And quite frankly, that's what students are looking for: What kinds of experiences will this college make available to me, and what kinds of skills will I pick up during my time there?
Colleges will develop better and more explicit ways to help students document and articulate the skills and experiences they have gained. Those skills will include a stronger grounding in data analysis and interpretation, mastery of statistics and computer programming expertise. We will also see a lot more work by colleges to offer micro- and stackable credentials, and electronic portfolios of various kinds.
Where do these trends lead?
What all of this means for any one college or university will depend on where it sits in the higher education landscape. But every institution will need to respond and, hopefully, they will do so in ways that stay focused on two questions: How do we deepen student learning in ways that allow students to be the architect of their lives? And how do we do this in ways that create good jobs and working environments within the institution, so talented people are drawn to and stay committed to the field of higher education? The former can't happen without the latter.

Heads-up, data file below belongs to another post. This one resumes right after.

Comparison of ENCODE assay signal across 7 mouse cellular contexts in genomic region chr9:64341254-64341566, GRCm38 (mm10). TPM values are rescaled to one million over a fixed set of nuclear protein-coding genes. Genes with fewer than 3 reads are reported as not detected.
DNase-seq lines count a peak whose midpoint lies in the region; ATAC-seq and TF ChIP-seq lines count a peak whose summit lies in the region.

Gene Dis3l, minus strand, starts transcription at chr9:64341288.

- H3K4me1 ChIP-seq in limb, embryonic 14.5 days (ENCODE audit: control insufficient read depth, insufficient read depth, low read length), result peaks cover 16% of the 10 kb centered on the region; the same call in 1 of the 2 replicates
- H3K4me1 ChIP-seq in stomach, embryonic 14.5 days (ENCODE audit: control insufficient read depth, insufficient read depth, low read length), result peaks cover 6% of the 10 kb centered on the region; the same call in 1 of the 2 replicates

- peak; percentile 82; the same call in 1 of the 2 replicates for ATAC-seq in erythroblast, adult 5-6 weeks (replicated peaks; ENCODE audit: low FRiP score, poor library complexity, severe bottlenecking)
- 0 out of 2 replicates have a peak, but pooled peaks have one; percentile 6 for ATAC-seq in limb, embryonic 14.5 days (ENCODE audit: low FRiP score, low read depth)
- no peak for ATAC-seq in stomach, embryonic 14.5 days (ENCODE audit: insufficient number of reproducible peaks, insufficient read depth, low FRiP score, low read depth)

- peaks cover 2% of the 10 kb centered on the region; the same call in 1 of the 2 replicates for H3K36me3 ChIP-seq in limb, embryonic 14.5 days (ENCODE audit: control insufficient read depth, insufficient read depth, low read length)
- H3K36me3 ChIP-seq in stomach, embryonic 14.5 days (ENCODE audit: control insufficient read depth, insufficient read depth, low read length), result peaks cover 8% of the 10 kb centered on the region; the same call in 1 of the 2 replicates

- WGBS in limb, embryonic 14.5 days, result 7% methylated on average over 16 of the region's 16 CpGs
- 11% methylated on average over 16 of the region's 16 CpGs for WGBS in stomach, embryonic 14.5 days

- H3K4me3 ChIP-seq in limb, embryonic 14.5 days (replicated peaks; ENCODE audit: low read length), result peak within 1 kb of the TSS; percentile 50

The pace of change already underway will continue. If we can capture the emerging trends, we will look back on the COVID-19 pandemic and see it as a period of reflection and new opportunity, especially as it relates to increased choice and affordability that allowed us to serve more students in deeper ways.